Offline Enthalpy

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Re: Underwater accidental hydrogen / oxygen explosion
« Reply #5 on: December 28, 2018, 04:41:50 PM »
Hi,

150A is the current when the user puts the rod in contact with the other electrode for ignition. It would be extremely difficult to pass this current through seawater, needing huge flat electrodes very near to an other and using deadly voltages. In industrial electrolysis, the current per cell is but bigger, with optimized shapes and solutions as concentrated as possible, not seawater. So as soon as the user separates the rod from the counter-electrode (does he?), the current must drop to a low value, maybe 0.1A or 0.01A.

In electrical engineering, I learned that electrocution is more probable with DC. I can't confirm it first-hand (so to say) as I never had an accident with 240V DC and have zero desire to try. Videos I saw of thermal lances on land used a 12V car battery to ignite the rod, and this may be a reason for DC. Spectacular.

I too would say that any current flowing in an underwater arc is inefficient at electrolysis. Most current flows through the vapour without producing hydrogen nor oxygen.

I didn't quite understand: I imagine that you need current to ignite the thermal lance, but thereafter none is needed. Or is it a different use, maybe when welding with current instead of cutting with oxygen and heat?

If the rod and the counter-electrode are separated by 0.1m or more after ignition, and the voltage is a few volts, any current flowing through the water would be small, like 10mA, and produce very little hydrogen.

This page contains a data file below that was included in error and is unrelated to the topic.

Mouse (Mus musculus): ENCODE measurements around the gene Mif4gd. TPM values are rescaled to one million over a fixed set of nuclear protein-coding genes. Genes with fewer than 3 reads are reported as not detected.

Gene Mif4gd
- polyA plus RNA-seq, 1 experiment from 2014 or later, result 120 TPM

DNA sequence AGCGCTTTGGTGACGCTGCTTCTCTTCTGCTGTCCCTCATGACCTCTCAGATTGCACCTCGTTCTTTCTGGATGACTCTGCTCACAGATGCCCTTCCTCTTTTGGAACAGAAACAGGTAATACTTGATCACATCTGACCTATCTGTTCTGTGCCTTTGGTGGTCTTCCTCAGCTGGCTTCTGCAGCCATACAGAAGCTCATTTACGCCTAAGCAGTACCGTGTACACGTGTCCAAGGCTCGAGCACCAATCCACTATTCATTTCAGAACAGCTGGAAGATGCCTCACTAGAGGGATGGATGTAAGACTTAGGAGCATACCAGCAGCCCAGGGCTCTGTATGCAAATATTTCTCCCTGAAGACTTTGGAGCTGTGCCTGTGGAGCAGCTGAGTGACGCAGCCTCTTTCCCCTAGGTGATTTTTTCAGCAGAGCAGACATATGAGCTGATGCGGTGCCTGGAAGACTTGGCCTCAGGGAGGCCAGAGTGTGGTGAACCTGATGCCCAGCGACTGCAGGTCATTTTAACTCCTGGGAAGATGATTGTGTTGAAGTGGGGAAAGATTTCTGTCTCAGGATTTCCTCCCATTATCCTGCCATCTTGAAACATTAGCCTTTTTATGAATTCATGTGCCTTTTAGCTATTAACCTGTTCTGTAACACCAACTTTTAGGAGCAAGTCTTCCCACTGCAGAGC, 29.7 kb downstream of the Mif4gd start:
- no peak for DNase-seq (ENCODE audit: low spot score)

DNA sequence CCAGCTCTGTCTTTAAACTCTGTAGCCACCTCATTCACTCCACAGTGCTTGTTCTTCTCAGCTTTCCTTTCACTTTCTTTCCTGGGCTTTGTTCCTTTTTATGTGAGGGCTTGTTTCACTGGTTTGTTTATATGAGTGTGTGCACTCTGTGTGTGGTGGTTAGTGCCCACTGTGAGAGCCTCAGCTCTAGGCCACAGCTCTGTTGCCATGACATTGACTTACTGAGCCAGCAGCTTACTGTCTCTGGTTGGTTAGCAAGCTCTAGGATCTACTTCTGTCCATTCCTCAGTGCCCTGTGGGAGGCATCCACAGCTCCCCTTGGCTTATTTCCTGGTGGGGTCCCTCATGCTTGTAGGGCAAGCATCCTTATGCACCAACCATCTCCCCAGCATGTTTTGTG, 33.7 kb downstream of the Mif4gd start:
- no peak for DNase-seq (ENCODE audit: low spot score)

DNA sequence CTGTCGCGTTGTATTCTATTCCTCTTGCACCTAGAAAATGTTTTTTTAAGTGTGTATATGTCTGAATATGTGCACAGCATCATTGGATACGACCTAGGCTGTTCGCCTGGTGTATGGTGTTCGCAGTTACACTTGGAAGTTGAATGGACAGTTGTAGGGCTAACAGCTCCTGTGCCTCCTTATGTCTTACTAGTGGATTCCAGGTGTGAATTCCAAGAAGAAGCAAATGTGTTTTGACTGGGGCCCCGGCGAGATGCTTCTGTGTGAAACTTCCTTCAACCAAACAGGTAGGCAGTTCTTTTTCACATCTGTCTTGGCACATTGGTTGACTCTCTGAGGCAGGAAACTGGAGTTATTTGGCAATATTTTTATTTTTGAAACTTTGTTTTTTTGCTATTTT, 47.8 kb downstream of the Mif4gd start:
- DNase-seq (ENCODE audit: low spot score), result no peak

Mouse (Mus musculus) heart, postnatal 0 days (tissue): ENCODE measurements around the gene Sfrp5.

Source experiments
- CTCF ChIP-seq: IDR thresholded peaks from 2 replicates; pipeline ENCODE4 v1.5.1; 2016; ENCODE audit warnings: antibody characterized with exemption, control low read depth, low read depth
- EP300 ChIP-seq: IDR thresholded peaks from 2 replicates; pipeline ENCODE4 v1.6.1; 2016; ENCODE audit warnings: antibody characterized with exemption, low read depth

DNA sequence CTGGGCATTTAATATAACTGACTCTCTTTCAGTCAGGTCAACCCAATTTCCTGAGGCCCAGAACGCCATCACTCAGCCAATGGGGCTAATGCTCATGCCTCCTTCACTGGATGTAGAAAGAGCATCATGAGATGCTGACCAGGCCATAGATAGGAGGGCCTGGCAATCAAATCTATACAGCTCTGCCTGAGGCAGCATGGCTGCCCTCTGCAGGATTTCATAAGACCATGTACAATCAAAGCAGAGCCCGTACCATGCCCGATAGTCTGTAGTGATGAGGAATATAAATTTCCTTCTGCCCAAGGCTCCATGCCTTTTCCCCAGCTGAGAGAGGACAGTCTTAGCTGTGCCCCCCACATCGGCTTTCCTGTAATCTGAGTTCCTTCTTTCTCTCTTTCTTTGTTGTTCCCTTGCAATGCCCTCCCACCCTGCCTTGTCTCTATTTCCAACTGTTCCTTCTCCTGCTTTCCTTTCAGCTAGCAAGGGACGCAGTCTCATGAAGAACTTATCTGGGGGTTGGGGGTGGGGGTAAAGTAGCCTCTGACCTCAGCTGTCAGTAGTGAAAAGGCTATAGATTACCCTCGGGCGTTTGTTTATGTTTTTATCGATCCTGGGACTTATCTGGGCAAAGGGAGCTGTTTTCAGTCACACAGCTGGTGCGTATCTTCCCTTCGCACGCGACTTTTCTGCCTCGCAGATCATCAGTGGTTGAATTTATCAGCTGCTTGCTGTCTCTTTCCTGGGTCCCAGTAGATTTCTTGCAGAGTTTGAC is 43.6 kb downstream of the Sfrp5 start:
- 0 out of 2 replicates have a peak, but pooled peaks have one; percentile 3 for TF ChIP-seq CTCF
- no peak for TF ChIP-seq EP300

Yes, heat decomposes water partly. This could be computed by hand or using software like Propep. At 5500°C it's efficient. However, hot oxygen and hydrogen recombine immediately to form water as soon as the temperature drops. As bubbles go away from the lance, they just make water back. I don't imagine a production of hydrogen by this process. It's the very problem that prevents production of hydrogen from concentrated sunlight.

To my eyes, the credible process is that the hot metal (Fe, Al...) reacts with water to produce hydrogen and metal oxides and hydroxides. This can happen at the outer surface of the lance, near the hot tip, where no oxygen can burn immediately the hydrogen. One potential parry would coat the lance's outer face with thick oxides and hydroxides stable to heat, so water can't reach quickly the hot bare metal.

Experiments aren't too difficult: use a lance horizontally in a tub, observe if gas appears at the outer face near the tip, then collect and analyse it.

The cut parts (hull...) too can produce hydrogen once or where the lance and its oxygen aren't any more but the metal is still hot. And possibly a better candidate: sparks of liquid metal ejected to the water where no oxygen is present. Or biological material attached to the hull: it gets hot at some distance from the oxygen, and its pyrolysis can produce a mix of flammable gases.

Offline wildfyr

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Re: Underwater accidental hydrogen / oxygen explosion
« Reply #6 on: December 28, 2018, 06:13:45 PM »
I too think its the very finely powdered (or even gaseous?) metal in the 0 oxidation state that is the most suspicious flammable thing around. Its a matter of surface area. A chunk of Fe and Zn 1 cm3 is not very flammable, but the same amount that has been reduced essentially to nanoparticles is an entirely different story.